Plans for URBAN DEVELOPMENT were approved by then Stroud Shire Council in May of 1918 and first lots were sold exactly 100 years ago.

The first house blocks that were sold 100 years ago do not appear on that 1918 Burley Griffin plan but on Halloran’s later plan. (These blocks now form a significant part of the North Arm Cove village.)

It is a long standing issue of injustice, … (long paragraph follows)

This whole paragraph is just plain wrong. Everybody who has bought land since the early 1960s must have been aware that they were buying land with no building entitlement.

Unfortunately over the years there have been several false prophets raising hopes. Mostly these were developers. Don Fox was one. He visited the Cove in November 1992 and assured 120 non-urban land owners that his company was going to rezone the land. The costs he said would be $38000 a block. Every owner would be obliged to pay. Those that could not, might forfeit their land he said. But neither Council nor Government were interested in developing the area because, for them, development elsewhere was easier and cheaper. I doubt that much has changed.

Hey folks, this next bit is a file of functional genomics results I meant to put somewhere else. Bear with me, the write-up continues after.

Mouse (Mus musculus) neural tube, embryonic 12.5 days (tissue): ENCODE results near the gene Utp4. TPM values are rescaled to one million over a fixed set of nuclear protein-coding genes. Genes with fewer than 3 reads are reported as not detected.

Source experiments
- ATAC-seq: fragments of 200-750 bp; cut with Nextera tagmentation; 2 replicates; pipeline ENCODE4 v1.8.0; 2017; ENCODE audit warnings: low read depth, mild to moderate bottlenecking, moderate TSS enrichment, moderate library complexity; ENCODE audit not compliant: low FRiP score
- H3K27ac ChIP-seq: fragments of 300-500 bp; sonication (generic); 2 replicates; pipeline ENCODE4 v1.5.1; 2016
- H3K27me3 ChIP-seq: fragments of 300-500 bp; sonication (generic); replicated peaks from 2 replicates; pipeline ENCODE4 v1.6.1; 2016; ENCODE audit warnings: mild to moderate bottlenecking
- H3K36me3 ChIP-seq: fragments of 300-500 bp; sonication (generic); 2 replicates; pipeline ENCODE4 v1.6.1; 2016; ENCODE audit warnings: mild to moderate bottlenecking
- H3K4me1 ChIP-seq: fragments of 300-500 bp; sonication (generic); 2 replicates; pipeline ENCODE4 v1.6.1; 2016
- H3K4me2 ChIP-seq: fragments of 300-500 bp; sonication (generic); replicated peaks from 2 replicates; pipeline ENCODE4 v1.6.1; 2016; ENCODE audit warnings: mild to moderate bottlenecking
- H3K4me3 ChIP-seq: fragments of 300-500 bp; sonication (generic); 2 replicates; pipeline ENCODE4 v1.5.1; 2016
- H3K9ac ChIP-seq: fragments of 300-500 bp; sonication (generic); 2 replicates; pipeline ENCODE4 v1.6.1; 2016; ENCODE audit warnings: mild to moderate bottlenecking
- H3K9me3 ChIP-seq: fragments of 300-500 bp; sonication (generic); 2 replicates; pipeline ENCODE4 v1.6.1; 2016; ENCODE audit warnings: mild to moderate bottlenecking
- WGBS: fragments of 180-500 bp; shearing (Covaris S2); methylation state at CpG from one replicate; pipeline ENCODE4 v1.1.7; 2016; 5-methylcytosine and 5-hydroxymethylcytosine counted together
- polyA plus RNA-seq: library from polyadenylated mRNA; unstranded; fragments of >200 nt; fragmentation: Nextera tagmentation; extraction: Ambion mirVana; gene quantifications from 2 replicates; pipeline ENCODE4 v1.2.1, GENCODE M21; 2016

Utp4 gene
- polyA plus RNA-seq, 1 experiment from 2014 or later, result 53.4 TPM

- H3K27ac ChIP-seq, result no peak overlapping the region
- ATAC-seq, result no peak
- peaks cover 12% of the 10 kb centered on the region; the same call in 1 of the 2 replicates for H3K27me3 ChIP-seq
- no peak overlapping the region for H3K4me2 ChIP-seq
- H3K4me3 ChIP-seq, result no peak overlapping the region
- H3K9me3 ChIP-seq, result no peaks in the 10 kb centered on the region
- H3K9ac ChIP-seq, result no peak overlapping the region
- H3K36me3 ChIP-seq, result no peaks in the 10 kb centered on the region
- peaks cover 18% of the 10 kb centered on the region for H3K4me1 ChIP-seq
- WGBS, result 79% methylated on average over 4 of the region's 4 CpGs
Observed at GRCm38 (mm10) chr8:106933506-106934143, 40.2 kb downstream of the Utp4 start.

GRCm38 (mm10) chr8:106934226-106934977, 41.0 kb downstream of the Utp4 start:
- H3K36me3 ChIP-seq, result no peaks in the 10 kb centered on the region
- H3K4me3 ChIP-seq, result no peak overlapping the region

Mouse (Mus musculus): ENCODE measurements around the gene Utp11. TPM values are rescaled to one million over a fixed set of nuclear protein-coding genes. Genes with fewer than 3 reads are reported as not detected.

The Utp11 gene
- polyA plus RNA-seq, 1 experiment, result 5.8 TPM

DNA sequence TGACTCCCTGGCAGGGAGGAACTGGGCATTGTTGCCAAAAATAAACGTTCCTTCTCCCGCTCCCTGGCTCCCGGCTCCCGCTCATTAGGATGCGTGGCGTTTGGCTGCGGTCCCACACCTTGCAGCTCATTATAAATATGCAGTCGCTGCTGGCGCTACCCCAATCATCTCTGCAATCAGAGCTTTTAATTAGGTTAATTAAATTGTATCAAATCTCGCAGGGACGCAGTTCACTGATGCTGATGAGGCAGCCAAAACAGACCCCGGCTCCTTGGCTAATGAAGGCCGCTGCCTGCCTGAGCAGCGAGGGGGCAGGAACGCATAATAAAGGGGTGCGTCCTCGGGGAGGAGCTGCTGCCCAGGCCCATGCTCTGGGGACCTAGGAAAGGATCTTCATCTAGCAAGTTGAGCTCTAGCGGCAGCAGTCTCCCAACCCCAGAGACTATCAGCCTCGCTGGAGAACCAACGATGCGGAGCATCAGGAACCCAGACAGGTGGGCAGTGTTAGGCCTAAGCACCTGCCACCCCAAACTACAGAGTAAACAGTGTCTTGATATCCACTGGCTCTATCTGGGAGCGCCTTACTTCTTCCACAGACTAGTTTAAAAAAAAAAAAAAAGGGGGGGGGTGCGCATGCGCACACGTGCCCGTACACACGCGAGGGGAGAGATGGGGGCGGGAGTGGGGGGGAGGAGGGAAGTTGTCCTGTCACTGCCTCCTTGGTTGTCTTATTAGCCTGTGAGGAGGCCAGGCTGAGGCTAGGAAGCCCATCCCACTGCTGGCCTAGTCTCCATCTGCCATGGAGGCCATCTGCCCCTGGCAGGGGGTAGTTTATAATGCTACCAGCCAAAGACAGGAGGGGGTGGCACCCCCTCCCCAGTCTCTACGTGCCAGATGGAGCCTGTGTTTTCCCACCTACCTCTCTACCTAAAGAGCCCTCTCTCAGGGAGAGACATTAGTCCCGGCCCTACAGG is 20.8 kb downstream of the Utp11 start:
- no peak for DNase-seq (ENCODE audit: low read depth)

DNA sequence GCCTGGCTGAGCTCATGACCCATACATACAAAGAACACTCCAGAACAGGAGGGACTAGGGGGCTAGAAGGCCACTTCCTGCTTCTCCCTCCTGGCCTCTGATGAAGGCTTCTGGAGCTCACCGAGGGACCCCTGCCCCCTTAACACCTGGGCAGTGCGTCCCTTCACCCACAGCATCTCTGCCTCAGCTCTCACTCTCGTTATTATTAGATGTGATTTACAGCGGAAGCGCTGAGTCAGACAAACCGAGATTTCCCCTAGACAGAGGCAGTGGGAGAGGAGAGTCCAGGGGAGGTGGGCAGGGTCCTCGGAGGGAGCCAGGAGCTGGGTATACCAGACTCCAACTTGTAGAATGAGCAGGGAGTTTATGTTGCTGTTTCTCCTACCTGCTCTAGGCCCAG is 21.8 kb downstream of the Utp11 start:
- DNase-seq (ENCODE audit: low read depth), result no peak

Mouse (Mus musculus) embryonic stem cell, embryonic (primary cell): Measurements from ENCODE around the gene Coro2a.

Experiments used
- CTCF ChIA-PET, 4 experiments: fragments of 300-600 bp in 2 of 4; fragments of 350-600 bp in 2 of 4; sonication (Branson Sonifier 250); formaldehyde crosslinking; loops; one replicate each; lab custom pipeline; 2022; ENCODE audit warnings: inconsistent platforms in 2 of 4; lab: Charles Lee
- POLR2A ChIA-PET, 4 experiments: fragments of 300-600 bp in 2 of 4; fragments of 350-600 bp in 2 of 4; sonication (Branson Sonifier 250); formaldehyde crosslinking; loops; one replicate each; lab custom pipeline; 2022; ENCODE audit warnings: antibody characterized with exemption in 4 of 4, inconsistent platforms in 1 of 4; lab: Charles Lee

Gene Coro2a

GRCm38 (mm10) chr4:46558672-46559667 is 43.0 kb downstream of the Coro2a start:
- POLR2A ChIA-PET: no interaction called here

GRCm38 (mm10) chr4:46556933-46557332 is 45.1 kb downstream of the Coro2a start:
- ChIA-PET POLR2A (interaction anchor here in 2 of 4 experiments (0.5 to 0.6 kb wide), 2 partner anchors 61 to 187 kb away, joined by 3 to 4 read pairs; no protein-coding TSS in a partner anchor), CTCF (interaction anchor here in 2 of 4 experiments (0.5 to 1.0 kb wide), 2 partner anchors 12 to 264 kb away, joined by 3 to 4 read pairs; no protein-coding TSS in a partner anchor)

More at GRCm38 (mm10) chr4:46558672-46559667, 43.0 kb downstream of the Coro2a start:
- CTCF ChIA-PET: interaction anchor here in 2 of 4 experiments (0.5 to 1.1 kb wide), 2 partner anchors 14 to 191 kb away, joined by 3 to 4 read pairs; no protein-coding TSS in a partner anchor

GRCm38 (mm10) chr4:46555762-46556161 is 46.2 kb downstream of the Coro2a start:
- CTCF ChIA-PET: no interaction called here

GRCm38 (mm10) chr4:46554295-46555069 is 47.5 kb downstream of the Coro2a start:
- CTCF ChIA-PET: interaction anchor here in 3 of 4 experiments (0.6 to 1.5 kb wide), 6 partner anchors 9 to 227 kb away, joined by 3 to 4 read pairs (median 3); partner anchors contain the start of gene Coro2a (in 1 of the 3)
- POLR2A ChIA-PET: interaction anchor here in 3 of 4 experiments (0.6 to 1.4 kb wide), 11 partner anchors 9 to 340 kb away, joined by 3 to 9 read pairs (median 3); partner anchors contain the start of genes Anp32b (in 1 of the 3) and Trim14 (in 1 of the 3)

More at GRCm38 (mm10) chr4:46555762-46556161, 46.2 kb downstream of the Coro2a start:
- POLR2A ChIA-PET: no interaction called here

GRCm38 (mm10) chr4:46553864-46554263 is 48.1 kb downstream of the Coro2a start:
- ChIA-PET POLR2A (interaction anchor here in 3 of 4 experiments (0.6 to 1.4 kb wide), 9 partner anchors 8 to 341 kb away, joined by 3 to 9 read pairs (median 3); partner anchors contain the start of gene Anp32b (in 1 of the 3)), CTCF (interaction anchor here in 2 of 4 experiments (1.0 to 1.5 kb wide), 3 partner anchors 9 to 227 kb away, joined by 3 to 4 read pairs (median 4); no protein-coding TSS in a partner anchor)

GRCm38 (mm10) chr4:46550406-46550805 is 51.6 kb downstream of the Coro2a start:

Environmental issues are overstateted and not supported by evidence – area is not genuine “Australian bushland” –

This is nonsense too, Dejan. Your heroes, Walter and Marion, clearly had an opinion quite the opposite to yours. Get yourself to the National Library and check out the photos they took when they were here in 1918.